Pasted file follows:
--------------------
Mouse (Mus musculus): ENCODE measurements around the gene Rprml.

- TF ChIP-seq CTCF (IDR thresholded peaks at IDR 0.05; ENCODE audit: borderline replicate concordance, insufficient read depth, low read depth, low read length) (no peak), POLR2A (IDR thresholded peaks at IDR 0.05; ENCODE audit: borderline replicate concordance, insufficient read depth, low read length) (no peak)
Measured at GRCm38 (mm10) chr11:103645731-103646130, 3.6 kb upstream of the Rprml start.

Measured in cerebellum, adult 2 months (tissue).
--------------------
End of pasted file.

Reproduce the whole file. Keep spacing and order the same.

Mouse (Mus musculus): ENCODE measurements around the gene Rprml.

- TF ChIP-seq CTCF (IDR thresholded peaks at IDR 0.05; ENCODE audit: borderline replicate concordance, insufficient read depth, low read depth, low read length) (no peak), POLR2A (IDR thresholded peaks at IDR 0.05; ENCODE audit: borderline replicate concordance, insufficient read depth, low read length) (no peak)
Measured at GRCm38 (mm10) chr11:103645731-103646130, 3.6 kb upstream of the Rprml start.

Measured in cerebellum, adult 2 months (tissue).